Health insurance providers have a long history of telling individual policyholders — and people shopping for individual policies — that their care isn’t covered or their policy is voided because of a pre-existing condition. Starting in 2014, that is all supposed to stop when a condition of the Affordable Care Act kicks in, making it illegal for health insurers in the individual market to deny coverage, increase premiums, or restrict benefits because of a pre-existing condition. Question is: Just how many people are we talking about? [More]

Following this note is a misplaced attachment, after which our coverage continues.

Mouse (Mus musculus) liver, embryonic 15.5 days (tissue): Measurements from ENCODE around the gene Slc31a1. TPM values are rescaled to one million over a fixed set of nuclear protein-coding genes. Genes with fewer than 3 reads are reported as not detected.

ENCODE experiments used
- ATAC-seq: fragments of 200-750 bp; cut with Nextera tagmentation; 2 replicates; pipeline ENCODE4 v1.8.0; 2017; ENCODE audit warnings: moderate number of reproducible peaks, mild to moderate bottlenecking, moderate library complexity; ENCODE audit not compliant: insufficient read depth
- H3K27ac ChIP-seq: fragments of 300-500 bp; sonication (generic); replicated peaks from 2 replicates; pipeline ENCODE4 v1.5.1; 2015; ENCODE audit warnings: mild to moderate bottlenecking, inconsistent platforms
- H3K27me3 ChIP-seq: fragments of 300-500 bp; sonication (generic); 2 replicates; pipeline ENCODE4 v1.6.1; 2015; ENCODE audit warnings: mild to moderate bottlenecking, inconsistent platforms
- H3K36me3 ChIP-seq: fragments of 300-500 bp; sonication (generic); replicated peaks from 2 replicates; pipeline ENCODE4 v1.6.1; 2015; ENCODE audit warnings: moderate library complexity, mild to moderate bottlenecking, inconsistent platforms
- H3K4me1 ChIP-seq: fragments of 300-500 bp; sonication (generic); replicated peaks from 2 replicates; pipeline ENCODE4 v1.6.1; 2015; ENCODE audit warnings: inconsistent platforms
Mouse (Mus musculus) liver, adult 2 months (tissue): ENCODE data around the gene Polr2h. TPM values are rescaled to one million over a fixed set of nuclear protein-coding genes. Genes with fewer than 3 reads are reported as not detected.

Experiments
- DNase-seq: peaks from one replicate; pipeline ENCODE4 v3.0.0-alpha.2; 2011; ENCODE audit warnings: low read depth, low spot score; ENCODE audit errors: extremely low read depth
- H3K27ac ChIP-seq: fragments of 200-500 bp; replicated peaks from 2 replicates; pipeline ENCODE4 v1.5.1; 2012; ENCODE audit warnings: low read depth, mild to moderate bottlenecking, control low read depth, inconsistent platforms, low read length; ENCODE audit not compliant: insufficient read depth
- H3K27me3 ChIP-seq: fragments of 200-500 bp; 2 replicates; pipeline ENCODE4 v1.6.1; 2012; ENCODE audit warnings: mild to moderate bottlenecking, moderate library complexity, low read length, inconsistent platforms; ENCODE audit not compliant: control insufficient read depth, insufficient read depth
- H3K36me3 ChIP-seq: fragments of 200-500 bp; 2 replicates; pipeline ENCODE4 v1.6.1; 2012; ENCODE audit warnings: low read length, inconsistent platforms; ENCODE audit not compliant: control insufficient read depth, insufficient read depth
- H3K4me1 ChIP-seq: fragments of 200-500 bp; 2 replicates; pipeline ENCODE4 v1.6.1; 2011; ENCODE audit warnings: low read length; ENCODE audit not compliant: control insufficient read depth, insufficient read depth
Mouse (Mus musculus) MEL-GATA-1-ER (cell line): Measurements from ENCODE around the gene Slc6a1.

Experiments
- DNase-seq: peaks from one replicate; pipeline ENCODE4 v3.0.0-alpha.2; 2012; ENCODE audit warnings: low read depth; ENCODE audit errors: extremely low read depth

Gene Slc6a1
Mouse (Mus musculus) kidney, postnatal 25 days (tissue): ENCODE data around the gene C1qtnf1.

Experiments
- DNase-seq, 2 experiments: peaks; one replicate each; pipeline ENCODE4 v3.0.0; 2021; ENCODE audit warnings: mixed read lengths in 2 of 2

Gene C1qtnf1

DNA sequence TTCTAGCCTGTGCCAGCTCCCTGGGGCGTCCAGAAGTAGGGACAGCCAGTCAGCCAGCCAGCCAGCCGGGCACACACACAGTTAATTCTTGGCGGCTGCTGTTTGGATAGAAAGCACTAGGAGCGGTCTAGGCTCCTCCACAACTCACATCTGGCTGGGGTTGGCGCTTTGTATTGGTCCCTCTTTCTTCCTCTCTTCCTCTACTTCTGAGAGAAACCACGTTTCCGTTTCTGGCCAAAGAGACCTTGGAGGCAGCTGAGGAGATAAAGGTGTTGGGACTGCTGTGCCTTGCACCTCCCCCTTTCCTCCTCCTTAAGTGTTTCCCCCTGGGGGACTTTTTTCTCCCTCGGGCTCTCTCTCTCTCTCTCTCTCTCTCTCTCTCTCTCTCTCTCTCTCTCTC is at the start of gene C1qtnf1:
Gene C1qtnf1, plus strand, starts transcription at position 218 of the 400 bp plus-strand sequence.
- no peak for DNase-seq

Between 36-122 Million Americans Have Pre-Existing Conditions That Would Restrict Health Insurance Coverage
We guess we should have seen this one coming. After news broke of the uninsurable fat baby last week, MSNBC found a similar case on the other end of the spectrum. A Colorado family with a 22-pound two-year-old says that United HealthCare told them their daughter Aislin is too small to qualify for insurance under their guidelines.
Up until yesterday, 4-month-old Alex Lange was considered uninsurable by Rocky Mountain Health Plans because he was above the 95th percentile for height and weight for his age—that gave him a pre-existing condition of obesity, and earned him a stamp of rejection.